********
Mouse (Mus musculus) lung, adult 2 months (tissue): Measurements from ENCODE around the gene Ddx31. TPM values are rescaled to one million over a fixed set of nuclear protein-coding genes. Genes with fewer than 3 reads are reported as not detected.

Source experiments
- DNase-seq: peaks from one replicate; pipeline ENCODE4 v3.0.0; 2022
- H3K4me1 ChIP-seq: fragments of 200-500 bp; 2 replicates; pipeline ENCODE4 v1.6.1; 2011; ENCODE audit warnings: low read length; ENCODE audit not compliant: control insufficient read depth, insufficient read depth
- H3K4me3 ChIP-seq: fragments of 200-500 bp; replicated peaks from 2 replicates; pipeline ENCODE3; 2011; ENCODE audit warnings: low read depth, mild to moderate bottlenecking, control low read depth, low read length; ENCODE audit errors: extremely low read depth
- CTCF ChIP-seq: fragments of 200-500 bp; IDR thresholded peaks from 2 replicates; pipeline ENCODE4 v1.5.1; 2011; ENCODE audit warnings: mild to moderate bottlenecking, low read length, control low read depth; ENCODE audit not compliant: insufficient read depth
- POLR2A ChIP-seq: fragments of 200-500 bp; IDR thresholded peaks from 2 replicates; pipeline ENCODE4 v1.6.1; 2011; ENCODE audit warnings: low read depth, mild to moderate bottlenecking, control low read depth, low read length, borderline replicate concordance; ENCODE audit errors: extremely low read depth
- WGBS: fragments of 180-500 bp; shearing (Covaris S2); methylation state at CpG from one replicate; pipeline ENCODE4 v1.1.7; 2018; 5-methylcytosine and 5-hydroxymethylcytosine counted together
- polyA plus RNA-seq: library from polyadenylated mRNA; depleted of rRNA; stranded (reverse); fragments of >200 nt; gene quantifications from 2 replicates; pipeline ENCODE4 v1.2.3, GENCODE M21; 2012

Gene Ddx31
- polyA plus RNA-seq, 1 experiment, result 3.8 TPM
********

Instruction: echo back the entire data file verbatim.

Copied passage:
Mouse (Mus musculus) lung, adult 2 months (tissue): Measurements from ENCODE around the gene Ddx31. TPM values are rescaled to one million over a fixed set of nuclear protein-coding genes. Genes with fewer than 3 reads are reported as not detected.

Source experiments
- DNase-seq: peaks from one replicate; pipeline ENCODE4 v3.0.0; 2022
- H3K4me1 ChIP-seq: fragments of 200-500 bp; 2 replicates; pipeline ENCODE4 v1.6.1; 2011; ENCODE audit warnings: low read length; ENCODE audit not compliant: control insufficient read depth, insufficient read depth
- H3K4me3 ChIP-seq: fragments of 200-500 bp; replicated peaks from 2 replicates; pipeline ENCODE3; 2011; ENCODE audit warnings: low read depth, mild to moderate bottlenecking, control low read depth, low read length; ENCODE audit errors: extremely low read depth
- CTCF ChIP-seq: fragments of 200-500 bp; IDR thresholded peaks from 2 replicates; pipeline ENCODE4 v1.5.1; 2011; ENCODE audit warnings: mild to moderate bottlenecking, low read length, control low read depth; ENCODE audit not compliant: insufficient read depth
- POLR2A ChIP-seq: fragments of 200-500 bp; IDR thresholded peaks from 2 replicates; pipeline ENCODE4 v1.6.1; 2011; ENCODE audit warnings: low read depth, mild to moderate bottlenecking, control low read depth, low read length, borderline replicate concordance; ENCODE audit errors: extremely low read depth
- WGBS: fragments of 180-500 bp; shearing (Covaris S2); methylation state at CpG from one replicate; pipeline ENCODE4 v1.1.7; 2018; 5-methylcytosine and 5-hydroxymethylcytosine counted together
- polyA plus RNA-seq: library from polyadenylated mRNA; depleted of rRNA; stranded (reverse); fragments of >200 nt; gene quantifications from 2 replicates; pipeline ENCODE4 v1.2.3, GENCODE M21; 2012

Gene Ddx31
- polyA plus RNA-seq, 1 experiment, result 3.8 TPM